A chart Rep. Louie Gohmert used to try and describe the Uranium One deal during a hearing on Tuesday is being relentlessly mocked online.

Photo via Gage Skidmore/Flickr (CC-BY-SA)

Congressman’s nonsensical Uranium One chart was just asking to become a meme

Connect the dots, sheeple.


Andrew Wyrich

Internet Culture

During Attorney General Jeff Sessions‘ hearing before the House Judiciary Committee on Tuesday, Rep. Louie Gohmert (R-Texas) busted out a dizzying chart attempting to make sense of the so-called Uranium One deal.

The deal, which went through in 2010, has been a major talking point for conservatives alleging some sort of wrongdoing between Russia and then-Secretary of State Hillary Clinton. The alleged wrongdoing hinges on Clinton unilaterally approving of the sale—she didn’t—in exchange for money flowing into the Clinton Foundation. Several other government agencies had to approve the sale and offer permits as part of the deal.

They also argue that, because current Special Counsel Robert Mueller was director of the Federal Bureau of Investigation at the time of the deal, it makes him unable to lead the federal investigation into Russian interference in the 2016 election, which includes any connections the country had with President Donald Trump‘s campaign.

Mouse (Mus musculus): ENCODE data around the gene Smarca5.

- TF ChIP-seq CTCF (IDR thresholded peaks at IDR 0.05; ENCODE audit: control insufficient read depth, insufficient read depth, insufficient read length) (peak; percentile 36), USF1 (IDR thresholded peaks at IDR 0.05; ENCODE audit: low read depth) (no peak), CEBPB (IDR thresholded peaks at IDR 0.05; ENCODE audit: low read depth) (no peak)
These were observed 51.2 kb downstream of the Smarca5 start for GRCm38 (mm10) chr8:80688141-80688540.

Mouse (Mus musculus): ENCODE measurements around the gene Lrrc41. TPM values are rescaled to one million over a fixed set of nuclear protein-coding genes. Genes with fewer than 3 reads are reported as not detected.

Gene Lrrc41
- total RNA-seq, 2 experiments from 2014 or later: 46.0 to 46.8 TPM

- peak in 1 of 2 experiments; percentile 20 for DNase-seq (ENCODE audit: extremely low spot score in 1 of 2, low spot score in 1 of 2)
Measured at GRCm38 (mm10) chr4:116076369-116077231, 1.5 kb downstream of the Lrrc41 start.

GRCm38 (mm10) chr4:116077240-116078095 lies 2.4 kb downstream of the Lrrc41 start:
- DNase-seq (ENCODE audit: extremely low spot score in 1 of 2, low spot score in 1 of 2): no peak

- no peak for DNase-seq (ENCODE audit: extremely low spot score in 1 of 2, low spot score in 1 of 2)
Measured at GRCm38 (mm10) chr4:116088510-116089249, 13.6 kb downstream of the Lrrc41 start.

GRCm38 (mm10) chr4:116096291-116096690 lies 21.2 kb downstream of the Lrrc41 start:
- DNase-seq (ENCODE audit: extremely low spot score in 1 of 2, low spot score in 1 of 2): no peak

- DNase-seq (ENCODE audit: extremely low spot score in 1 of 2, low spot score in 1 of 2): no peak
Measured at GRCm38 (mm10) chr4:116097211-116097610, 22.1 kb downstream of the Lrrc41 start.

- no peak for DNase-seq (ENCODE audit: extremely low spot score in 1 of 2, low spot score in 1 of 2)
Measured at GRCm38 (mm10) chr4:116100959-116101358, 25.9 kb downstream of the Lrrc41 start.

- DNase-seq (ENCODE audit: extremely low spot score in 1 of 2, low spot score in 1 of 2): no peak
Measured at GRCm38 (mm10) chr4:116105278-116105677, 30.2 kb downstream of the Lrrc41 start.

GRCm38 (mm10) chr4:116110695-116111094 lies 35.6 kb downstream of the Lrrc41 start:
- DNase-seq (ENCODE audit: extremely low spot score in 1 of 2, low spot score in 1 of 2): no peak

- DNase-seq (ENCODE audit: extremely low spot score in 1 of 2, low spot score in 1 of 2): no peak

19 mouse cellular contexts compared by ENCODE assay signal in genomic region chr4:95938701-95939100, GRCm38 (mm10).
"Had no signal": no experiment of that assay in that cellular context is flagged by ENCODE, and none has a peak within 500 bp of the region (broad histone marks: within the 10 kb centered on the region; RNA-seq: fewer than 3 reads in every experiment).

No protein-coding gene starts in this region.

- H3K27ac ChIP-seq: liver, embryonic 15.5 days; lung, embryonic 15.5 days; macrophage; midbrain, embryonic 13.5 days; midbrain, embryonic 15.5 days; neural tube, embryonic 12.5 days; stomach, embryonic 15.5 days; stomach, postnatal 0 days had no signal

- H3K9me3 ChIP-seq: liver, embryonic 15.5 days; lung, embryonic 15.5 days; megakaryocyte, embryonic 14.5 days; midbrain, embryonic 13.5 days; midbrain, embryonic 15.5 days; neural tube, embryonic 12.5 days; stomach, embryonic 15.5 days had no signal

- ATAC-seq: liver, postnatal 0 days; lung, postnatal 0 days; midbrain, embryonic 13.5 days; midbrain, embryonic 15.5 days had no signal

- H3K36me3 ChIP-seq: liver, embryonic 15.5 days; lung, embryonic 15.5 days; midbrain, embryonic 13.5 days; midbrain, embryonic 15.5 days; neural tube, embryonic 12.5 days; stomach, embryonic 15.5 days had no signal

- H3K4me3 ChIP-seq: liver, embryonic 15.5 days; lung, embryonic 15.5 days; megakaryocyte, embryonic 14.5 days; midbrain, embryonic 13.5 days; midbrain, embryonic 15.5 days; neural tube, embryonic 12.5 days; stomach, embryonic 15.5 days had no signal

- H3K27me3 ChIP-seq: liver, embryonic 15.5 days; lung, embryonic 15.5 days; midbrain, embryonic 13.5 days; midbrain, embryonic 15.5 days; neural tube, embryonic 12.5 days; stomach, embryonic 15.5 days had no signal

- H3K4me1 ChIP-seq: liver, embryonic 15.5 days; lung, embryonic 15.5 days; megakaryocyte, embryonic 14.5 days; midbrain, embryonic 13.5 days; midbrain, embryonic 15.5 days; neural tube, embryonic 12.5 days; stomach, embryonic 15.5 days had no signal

Even Fox News‘ Shepard Smith went through the reasons why the attempt to create a conspiracy out of the Uranium One deal doesn’t hold much weight.

But for Gohmert, the deal apparently is worthy of scrutiny. During Sessions’ hearing he brought out a large board with several names, companies, agencies and government entities all tied together with long green lines.

“We got a chart here that shows just how integral the relationship is with Mr. Rosenstein, Mr. Mueller, into this whole Uranium One thing,” Gohmert said, waiving a paper with the chart on it. “It sure stinks to high heaven and it doesn’t appear to me that they aught to be involved in investigating.”

The chart is a dizzying mess of lines, circles, squares and diamonds all with numerous names and events connected with a number of green lines. However, as the internet quickly pointed out, the chart doesn’t make much sense.

As you can see, the chart includes multiple “Obama” and “Mueller” circles, several “Obama State Department” diamonds and “Susan Rice” diamonds, and even a “Comey” diamond separate from a “Comey” circle.

The chart drew swift mockery from the Twitter peanut gallery.





Of course, public mockery likely won’t put an end to the Uranium One truther movement. But it does make it a whole lot more entertaining for everyone else.

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